- Support and Development Programs for Children and Parents. Children of Promise NYC supports children of incarcerated parents through behavioral therapy to address the trauma of forced separation, and advocates on their behalf during sentencing, hearings, and at other times. The Osborne Association offers recreational activities as well as independent living skills and youth leadership programs because children benefit from peer support without stigma. Parents, too, may need help, even after release from prison. Programs such as Hour Children at New York State’s Bedford Hills and Taconic Correctional Facilities help mothers improve their parenting skills and navigate such challenges as visiting rights and custody issues. These programs need funding but they may reduce the overall costs of incarceration.
“Being a child of an incarcerated parent is a huge silent epidemic because of the stigma and trauma associated with it,” said Ebony Underwood. “You believe that you are alone and nobody cares.” Despite prison walls, Underwood’s father has worked hard at nurturing their relationship and he emails and calls daily. His efforts, and her own research as a 2016 Soros Justice Fellow, compelled her to found and lead We Got Us Now, a nonprofit organization that identifies and mobilizes the historically invisible population of children and young adults affected by parental incarceration, and advocates for institutional and public policies that can keep families connected.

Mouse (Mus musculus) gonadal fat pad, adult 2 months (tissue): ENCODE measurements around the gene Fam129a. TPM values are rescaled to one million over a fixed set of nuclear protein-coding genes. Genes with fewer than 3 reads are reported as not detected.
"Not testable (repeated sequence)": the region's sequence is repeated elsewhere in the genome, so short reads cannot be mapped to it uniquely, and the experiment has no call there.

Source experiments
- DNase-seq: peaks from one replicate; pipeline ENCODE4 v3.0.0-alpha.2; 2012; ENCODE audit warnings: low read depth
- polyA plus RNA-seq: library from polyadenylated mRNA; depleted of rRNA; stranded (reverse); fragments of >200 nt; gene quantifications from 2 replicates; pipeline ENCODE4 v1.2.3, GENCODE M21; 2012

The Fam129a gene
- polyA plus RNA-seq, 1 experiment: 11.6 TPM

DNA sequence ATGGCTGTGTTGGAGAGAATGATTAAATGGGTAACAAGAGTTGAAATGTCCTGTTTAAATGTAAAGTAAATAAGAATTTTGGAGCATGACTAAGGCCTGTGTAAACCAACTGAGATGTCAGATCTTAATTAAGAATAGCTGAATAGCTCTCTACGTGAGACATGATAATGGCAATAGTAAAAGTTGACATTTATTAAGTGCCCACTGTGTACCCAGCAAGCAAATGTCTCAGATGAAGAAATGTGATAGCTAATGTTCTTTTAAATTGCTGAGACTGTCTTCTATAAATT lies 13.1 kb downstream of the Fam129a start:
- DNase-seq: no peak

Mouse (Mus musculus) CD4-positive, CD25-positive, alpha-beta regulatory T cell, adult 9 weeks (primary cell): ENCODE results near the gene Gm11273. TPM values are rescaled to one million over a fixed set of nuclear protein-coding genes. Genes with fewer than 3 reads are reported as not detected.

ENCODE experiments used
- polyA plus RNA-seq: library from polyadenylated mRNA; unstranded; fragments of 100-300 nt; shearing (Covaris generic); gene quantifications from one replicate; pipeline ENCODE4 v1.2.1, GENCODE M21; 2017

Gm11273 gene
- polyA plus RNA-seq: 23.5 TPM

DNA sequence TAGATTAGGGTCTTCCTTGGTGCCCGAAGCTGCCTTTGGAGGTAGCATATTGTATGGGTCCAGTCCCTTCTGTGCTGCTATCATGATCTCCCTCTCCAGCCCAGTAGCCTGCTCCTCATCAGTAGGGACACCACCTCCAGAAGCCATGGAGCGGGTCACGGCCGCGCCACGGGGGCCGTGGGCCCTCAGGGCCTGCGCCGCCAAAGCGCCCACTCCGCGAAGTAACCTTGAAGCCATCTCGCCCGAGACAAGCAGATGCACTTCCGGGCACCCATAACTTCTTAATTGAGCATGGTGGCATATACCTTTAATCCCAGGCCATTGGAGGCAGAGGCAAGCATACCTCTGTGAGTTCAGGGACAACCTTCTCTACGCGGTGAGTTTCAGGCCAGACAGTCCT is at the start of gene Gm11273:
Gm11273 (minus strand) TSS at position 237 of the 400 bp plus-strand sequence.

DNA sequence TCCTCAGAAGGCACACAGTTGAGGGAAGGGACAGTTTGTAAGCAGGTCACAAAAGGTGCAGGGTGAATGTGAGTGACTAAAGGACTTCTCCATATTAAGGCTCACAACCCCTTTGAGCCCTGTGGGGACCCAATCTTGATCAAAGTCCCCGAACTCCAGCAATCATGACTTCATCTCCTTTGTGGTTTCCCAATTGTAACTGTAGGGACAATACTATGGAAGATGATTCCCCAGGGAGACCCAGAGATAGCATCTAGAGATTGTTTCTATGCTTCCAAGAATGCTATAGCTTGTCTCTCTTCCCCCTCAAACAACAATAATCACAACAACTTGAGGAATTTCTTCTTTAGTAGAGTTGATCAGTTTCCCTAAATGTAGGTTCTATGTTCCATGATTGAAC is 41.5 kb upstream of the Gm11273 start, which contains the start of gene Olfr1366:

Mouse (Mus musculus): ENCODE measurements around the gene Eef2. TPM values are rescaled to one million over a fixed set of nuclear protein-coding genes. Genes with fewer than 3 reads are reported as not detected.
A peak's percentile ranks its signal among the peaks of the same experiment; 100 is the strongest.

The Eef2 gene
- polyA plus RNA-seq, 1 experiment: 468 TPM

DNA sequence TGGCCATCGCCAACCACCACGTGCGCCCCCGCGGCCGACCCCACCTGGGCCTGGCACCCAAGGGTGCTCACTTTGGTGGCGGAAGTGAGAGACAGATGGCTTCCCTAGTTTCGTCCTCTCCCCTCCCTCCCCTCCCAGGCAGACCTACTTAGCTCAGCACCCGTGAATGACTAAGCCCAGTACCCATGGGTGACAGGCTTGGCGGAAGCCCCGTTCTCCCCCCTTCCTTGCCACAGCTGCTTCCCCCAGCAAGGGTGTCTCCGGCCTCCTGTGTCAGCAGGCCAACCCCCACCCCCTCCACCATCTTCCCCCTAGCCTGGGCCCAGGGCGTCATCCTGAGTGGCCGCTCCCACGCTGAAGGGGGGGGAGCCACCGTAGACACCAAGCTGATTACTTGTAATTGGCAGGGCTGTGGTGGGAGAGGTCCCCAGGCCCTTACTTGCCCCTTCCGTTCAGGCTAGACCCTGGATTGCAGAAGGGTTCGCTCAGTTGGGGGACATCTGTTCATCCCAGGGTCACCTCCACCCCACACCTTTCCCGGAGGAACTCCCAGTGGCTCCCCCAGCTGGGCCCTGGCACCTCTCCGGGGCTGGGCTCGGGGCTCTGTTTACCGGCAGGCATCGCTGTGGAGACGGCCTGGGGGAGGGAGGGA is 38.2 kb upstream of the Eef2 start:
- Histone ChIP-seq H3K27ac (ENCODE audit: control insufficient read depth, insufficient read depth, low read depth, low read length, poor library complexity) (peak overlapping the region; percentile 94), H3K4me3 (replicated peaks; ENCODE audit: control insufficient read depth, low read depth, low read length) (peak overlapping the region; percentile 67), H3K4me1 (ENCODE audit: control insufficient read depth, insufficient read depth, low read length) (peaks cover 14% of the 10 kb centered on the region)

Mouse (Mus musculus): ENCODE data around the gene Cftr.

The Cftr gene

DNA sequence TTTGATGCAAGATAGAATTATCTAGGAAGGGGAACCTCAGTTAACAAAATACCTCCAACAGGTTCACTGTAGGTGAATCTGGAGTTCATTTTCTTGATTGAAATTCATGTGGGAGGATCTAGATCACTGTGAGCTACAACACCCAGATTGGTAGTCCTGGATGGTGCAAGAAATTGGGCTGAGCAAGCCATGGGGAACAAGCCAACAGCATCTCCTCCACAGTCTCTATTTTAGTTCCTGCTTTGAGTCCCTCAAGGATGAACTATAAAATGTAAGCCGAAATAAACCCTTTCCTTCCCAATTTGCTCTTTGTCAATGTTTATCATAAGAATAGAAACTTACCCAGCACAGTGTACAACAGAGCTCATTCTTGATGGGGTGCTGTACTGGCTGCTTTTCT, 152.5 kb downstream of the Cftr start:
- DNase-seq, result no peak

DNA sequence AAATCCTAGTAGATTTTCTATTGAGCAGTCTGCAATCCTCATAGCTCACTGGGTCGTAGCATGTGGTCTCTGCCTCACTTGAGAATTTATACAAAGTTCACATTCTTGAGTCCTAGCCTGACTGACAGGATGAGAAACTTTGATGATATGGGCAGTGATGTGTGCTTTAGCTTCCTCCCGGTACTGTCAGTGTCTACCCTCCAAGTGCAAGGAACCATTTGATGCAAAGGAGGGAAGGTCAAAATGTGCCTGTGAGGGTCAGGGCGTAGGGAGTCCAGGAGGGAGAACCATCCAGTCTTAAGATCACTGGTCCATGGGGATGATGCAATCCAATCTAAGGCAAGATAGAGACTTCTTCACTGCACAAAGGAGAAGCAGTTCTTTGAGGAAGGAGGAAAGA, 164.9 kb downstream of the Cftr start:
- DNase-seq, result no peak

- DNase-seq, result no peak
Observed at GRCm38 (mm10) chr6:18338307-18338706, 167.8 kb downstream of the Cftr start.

About the author: Diana J. Mason, PhD, RN, Senior Policy Service Professor and Co-Director of the Center for Health Policy and Media Engagement, George Washington University School of Nursing; and Professor Emerita at Hunter College, City University of New York. She is former president of the American Academy of Nursing. (Image: Ted Grudzinski/AMA)